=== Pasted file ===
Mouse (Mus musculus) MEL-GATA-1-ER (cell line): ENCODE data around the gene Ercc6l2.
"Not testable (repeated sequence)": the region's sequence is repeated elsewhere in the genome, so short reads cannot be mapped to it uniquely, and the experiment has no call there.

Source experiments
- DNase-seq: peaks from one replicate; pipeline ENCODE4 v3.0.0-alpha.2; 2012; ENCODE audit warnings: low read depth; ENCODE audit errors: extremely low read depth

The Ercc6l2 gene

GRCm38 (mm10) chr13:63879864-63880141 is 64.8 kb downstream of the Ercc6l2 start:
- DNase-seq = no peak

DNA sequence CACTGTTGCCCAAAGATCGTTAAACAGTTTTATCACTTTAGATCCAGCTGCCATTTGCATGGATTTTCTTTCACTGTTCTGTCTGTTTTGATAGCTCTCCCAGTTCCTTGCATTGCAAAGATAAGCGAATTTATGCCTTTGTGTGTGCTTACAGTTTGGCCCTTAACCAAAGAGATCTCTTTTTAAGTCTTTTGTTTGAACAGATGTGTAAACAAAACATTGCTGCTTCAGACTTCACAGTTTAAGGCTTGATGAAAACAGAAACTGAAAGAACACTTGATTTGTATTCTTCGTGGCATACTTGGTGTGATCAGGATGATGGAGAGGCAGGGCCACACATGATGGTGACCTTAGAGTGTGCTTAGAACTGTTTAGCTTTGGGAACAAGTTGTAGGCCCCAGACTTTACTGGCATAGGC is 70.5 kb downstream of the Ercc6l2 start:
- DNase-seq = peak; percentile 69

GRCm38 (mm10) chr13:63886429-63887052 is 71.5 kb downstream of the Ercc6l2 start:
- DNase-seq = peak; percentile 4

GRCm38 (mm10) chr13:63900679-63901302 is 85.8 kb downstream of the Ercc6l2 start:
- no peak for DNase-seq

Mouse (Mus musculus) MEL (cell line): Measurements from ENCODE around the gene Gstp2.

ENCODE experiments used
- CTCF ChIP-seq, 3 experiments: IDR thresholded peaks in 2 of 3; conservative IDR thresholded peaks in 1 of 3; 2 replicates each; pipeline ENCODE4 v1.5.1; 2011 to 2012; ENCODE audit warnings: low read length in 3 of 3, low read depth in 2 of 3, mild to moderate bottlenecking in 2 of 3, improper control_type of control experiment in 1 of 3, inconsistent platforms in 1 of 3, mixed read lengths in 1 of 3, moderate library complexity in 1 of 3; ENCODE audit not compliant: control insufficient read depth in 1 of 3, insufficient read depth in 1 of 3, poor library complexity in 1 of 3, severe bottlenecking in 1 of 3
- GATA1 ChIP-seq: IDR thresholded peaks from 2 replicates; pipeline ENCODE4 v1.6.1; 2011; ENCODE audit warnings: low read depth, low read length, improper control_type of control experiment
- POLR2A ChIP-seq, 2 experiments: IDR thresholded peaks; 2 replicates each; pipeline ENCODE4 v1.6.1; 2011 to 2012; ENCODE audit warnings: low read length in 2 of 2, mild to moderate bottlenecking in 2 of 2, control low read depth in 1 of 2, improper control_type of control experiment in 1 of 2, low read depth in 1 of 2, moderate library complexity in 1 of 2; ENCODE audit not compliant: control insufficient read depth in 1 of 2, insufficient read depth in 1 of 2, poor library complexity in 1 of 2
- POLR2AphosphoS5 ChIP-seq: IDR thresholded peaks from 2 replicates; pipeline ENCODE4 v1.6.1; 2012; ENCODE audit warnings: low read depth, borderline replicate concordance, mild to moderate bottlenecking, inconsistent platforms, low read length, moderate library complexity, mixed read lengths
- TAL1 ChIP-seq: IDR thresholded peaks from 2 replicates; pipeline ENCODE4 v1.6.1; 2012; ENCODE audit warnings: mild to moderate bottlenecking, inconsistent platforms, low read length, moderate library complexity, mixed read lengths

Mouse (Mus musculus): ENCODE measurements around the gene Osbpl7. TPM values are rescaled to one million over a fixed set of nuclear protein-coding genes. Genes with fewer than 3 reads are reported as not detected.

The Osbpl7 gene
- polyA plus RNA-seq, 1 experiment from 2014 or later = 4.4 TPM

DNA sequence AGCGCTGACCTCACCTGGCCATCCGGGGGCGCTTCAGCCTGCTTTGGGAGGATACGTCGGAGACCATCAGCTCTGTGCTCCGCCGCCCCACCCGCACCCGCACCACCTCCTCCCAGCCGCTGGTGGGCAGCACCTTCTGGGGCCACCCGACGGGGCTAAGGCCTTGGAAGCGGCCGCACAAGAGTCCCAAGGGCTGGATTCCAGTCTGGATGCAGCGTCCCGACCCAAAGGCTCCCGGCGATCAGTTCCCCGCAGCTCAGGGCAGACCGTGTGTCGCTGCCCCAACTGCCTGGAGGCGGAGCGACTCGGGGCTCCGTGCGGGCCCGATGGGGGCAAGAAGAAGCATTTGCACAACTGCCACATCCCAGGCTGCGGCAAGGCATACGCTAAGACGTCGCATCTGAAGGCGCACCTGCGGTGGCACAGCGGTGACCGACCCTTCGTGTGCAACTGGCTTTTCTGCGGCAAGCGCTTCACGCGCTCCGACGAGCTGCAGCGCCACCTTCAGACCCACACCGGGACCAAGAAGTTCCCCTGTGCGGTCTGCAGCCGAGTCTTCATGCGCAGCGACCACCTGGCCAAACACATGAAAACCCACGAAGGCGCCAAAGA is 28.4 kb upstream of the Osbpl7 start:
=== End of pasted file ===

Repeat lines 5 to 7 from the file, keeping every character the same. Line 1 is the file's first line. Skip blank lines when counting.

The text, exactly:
The Ercc6l2 gene

GRCm38 (mm10) chr13:63879864-63880141 is 64.8 kb downstream of the Ercc6l2 start:
- DNase-seq = no peak